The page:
Vitamin C is a powerful antioxidant that plays a role in immune health, albeit one that has become over-inflated. People extremely deficient in vitamin C – and this is rare – can develop scurvy, a deficiency disease.
Vitamin C is naturally found in fruits and vegetables, like oranges, broccoli, and tomatoes. The best way to get it is to consume these foods raw. If you’re not getting a lot of these foods in your diet, you may be getting less than the daily recommended amount.
Many Americans do not eat enough fruits and vegetables. The USDA recommends three to five daily servings of vegetables, and two to four servings of fruit. The 2010 Dietary Guidelines for Americans propose half of your plate at any meal should be fruits and veggies. Fruits and vegetables are loaded with vitamin C, so if you aren’t eating enough of them, you may want to consider supplementation.
Medical research clearly shows that the B vitamins play important roles in the body. They help you produce energy, create blood cells, and are important for growth. Severe deficiency in B vitamins is rare, but it can cause health issues including fatigue, irritability, nausea, among others.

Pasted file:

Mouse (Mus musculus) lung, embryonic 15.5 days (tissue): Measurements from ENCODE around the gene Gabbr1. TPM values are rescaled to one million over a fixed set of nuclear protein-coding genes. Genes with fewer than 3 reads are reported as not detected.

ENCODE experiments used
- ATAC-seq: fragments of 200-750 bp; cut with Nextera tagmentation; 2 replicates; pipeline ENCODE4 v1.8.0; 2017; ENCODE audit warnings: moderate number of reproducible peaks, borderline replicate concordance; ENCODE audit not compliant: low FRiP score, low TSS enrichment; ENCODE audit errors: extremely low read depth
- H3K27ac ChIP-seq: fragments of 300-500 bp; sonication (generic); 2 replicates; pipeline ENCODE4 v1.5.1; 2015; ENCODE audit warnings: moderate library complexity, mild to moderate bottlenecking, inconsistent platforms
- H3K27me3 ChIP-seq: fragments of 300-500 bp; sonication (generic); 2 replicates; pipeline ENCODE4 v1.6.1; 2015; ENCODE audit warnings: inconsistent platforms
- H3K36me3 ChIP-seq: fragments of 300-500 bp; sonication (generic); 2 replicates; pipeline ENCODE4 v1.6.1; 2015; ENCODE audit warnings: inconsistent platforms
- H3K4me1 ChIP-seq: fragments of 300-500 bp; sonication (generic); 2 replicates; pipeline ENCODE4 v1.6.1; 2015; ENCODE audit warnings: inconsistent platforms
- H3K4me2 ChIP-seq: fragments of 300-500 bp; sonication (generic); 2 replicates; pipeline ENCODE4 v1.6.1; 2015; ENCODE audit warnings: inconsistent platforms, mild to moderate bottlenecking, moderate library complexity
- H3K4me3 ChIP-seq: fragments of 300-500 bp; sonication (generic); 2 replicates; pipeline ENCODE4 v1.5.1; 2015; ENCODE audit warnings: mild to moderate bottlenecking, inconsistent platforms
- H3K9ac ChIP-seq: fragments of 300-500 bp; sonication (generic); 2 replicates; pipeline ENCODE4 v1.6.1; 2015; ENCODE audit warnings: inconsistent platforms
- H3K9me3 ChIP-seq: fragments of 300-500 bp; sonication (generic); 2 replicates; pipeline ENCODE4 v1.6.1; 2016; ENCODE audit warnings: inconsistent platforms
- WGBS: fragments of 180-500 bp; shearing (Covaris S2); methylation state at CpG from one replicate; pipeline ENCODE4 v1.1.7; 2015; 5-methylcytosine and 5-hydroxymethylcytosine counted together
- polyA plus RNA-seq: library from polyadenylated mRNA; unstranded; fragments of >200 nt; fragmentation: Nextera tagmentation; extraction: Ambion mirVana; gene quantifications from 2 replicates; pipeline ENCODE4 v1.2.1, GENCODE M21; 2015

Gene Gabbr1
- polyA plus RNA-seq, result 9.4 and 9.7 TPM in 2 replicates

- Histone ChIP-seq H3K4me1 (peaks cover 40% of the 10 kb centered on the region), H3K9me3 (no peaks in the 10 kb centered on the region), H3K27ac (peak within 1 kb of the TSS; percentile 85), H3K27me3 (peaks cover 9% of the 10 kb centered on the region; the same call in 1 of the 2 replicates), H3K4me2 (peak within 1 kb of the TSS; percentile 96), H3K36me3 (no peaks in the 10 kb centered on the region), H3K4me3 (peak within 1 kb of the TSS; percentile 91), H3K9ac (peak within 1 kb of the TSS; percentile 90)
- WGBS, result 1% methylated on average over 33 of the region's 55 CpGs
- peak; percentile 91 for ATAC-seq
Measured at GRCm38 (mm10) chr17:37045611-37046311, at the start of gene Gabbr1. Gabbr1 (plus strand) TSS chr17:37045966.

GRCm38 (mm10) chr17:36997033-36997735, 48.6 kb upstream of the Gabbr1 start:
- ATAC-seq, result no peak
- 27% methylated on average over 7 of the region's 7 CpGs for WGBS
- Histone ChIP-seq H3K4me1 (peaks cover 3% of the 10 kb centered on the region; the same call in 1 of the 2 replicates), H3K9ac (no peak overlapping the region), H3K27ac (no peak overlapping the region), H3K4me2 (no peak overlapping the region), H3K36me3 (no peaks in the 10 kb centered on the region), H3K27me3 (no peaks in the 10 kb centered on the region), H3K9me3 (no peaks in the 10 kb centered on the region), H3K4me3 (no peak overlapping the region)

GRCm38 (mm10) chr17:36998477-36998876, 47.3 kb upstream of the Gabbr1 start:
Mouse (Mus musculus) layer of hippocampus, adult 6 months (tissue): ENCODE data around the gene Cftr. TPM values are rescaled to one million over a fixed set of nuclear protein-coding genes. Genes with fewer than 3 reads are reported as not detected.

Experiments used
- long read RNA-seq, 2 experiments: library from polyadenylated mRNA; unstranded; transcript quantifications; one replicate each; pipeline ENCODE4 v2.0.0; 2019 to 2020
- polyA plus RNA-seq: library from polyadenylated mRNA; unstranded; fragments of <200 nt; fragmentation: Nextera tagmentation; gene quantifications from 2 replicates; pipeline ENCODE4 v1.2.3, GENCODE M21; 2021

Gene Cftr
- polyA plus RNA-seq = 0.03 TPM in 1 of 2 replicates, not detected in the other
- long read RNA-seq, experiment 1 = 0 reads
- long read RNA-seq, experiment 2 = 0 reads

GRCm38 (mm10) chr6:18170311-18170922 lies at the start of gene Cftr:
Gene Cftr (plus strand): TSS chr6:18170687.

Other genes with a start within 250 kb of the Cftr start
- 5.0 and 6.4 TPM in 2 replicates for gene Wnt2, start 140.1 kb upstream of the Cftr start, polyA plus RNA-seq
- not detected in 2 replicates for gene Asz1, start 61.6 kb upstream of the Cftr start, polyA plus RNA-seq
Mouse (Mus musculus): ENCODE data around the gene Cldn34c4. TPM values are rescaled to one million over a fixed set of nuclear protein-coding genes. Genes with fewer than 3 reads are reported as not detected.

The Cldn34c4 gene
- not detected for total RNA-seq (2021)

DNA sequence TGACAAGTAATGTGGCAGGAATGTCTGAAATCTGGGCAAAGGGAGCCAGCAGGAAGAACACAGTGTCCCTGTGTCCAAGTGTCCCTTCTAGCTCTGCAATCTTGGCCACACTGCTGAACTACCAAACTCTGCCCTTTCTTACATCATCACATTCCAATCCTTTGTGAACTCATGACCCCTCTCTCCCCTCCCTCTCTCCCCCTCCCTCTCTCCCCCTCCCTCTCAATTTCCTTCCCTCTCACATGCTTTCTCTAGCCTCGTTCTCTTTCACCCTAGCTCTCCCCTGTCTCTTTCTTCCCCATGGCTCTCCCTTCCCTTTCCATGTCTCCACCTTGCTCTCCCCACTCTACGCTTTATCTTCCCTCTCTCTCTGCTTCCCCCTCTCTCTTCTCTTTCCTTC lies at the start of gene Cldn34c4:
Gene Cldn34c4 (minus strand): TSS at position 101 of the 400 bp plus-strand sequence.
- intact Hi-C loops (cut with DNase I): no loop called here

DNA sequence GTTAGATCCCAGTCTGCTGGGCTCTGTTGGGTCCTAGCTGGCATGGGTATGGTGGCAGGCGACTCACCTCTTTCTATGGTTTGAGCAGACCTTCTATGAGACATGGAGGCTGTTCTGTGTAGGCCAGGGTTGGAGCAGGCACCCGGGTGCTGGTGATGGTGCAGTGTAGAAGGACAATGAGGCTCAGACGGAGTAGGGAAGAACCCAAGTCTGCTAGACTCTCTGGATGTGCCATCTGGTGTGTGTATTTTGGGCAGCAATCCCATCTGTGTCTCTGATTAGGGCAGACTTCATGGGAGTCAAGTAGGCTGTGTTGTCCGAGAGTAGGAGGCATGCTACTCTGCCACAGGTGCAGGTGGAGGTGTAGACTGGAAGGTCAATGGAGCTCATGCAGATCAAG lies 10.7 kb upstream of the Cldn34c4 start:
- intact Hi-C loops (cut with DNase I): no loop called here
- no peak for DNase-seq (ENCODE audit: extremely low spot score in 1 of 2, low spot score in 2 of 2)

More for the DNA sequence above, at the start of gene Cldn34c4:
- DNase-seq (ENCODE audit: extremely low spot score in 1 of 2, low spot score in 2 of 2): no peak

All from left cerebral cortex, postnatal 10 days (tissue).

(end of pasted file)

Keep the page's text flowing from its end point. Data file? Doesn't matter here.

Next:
B vitamins are essential for the nervous system. They are important for several aspects of brain function. Chemical signaling, energy production and synthesis of DNA and RNA all depend on these water soluble vitamins. B vitamins support homocysteine levels and are necessary for proper cellular functioning as they are a coenzyme for enzymatic reactions. B vitamins are found in many foods, but if you aren’t eating a balanced diet, you may be missing some of these essential vitamins. For instance, vitamin B12 can only be obtained through meat products. If you aren’t sure that you are getting enough B vitamins from your diet, supplementation may be beneficial to you.
The B vitamins that make up the B complex are found in a variety of foods. If your diet sometimes falls short, B-Complex can help you ensure you’re getting enough of each of the B’s.